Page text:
The prior trabeculectomy surgery provides an extra outflow channel for the balanced salt solution during phaco, which can lead to fluidic instability and increase the risk of posterior capsule rupture and vitreous loss. This can be mitigated by injecting viscoelastic near the trabeculectomy site, but this must be removed at the end of the surgery to ensure continued functioning of the trabeculectomy to control glaucoma. Even then, the cataract surgery itself is a risk factor for future failure of the trabeculectomy to adequately control the patient’s IOP and glaucoma. A lower flow setting with an increased bottle height can help to rebalance the fluidics.

The patient presented with a host of ocular issues that can affect the course and outcome of cataract surgery. The pre-existing trabeculectomy will influence the fluidic balance during phacoemulsification, the pseudoexfoliation syndrome means that the zonular support can be lax, the posterior synechiae and small pupil may necessitate the use of iris hooks, the dense white cataract will require more ultrasonic energy to remove, and the corneal issues include a relatively low endothelial cell count and a compromised ocular surface. Finally, because this unilateral cataract has been present for about 1 year, the patient has developed a sensory exotropia that may cause postoperative diplopia.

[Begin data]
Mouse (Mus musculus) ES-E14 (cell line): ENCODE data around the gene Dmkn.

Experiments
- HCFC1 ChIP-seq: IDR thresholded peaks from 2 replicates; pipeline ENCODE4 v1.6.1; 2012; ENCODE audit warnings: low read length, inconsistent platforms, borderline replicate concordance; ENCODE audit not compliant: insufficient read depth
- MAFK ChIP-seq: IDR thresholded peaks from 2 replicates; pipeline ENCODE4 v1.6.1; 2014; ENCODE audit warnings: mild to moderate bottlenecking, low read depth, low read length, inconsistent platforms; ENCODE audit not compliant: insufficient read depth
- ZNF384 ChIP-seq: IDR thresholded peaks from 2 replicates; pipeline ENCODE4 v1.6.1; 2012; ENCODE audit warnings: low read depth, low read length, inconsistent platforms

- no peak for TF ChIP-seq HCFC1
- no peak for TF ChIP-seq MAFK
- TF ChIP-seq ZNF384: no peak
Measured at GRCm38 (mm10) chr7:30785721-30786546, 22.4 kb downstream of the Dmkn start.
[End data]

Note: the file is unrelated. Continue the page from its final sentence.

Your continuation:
Image: Devgan U

The dense white cataract will need to be mechanically disassembled within the capsular bag, likely with a chop technique. Phaco power modulations can help to limit the amount of ultrasound energy delivered into the eye. My choice for the IOL is a three-piece monofocal design because this design will be amenable to a variety of placement and fixation choices such as sulcus placed or sutured to the iris or sclera if need be. A postoperative refractive goal of slight myopia is recommended in case the patient experiences corneal failure and requires an endothelial transplant, which would result in a hyperopic shift. The mild amount of corneal astigmatism will be helped with our planned temporal phaco incision, but due to the complexity of her case, the refractive results are less important than the anatomic results of the cataract surgery.